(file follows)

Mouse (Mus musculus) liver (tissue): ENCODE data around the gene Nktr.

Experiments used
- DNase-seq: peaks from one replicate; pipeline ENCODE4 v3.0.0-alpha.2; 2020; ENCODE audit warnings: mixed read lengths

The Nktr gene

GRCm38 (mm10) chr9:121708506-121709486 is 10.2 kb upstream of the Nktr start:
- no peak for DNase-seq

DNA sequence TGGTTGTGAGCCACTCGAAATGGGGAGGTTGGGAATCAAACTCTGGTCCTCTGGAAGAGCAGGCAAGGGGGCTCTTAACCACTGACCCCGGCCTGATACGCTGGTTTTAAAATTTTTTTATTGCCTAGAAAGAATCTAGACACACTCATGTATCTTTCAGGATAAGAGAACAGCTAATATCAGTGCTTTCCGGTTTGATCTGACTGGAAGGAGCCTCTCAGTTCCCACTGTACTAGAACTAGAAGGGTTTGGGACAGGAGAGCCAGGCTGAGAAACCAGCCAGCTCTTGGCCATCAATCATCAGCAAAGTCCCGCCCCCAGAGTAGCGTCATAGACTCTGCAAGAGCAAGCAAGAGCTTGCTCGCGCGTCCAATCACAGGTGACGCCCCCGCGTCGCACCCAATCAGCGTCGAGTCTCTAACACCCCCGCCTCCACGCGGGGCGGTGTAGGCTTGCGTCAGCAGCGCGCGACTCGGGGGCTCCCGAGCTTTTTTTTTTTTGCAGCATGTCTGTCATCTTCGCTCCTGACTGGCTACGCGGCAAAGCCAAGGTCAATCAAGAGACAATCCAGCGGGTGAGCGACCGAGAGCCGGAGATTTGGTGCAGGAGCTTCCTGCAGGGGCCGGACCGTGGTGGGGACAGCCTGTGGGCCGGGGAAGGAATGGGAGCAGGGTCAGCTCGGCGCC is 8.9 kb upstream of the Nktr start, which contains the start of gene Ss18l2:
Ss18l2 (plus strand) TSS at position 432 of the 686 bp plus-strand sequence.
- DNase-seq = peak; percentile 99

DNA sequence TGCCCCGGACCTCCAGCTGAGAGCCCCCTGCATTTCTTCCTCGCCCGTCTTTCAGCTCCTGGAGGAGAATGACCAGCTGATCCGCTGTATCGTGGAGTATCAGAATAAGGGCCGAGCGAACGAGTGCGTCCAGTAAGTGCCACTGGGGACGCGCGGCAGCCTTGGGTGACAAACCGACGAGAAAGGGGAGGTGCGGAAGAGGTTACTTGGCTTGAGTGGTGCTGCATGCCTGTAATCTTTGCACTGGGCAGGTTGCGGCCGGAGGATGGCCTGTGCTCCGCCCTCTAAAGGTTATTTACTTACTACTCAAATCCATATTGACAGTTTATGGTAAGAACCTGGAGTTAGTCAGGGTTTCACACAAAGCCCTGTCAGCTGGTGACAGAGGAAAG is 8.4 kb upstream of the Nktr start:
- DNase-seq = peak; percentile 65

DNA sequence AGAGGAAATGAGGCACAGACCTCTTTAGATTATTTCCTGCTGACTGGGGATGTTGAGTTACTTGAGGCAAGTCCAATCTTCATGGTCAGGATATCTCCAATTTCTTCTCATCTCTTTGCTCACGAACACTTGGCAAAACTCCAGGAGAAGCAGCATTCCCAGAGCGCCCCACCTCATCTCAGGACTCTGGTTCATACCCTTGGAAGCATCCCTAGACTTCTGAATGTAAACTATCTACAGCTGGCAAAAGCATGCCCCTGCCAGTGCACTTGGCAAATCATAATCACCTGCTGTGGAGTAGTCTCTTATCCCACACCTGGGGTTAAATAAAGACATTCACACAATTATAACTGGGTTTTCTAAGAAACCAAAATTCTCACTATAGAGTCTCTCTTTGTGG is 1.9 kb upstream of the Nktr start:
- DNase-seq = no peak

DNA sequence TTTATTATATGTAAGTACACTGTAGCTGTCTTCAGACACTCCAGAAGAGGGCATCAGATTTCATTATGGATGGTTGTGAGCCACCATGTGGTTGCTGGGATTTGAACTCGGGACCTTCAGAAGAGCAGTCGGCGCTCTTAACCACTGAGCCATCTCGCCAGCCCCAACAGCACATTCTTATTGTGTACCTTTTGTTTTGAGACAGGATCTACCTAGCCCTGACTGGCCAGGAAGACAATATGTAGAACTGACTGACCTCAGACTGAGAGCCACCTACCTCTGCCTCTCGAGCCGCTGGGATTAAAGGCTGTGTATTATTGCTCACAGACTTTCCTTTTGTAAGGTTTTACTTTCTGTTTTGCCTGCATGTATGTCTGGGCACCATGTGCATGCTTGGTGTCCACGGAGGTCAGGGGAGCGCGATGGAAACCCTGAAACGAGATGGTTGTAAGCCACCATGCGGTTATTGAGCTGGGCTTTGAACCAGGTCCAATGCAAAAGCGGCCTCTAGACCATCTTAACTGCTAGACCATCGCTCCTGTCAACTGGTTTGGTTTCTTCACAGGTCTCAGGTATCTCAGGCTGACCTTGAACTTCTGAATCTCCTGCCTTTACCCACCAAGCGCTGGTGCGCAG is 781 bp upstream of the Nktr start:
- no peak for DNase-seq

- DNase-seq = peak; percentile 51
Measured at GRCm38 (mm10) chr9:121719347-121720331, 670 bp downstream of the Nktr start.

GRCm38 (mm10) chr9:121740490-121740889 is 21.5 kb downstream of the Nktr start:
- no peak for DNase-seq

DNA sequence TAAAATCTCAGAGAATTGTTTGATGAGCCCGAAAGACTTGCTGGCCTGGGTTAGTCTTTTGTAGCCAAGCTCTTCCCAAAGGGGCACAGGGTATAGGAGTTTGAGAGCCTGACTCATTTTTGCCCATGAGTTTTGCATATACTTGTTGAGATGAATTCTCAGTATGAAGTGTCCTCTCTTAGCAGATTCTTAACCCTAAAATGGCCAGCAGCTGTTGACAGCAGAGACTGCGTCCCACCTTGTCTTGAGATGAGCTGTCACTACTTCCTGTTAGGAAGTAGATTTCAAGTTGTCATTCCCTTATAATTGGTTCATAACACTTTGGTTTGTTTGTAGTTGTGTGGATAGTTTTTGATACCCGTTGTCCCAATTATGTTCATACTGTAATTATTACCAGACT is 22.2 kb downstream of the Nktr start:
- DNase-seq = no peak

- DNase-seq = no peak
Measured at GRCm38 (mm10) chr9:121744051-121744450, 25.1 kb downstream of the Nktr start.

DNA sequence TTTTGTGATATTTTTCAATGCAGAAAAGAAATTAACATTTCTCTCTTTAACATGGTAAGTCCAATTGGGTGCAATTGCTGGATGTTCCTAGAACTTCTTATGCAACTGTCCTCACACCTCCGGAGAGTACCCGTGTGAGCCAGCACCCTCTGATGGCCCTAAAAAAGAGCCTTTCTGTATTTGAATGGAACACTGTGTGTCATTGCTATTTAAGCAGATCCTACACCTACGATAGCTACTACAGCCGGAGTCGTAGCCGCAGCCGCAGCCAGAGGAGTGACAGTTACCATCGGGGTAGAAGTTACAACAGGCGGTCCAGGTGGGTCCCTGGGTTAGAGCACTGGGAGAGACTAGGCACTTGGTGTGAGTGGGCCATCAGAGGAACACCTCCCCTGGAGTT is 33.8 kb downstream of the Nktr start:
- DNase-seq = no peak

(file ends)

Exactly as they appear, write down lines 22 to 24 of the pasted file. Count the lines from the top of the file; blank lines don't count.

- DNase-seq = no peak
Measured at GRCm38 (mm10) chr9:121744051-121744450, 25.1 kb downstream of the Nktr start.

DNA sequence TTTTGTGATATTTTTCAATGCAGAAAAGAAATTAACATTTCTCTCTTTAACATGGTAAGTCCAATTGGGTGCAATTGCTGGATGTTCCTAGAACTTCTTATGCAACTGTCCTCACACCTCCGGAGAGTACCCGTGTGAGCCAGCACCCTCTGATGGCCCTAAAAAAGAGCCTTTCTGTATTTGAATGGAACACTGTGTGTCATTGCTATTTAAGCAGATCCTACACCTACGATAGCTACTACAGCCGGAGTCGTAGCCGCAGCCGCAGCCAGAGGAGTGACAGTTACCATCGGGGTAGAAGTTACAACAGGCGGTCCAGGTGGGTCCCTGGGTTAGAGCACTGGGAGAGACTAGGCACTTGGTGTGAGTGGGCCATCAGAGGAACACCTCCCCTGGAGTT is 33.8 kb downstream of the Nktr start: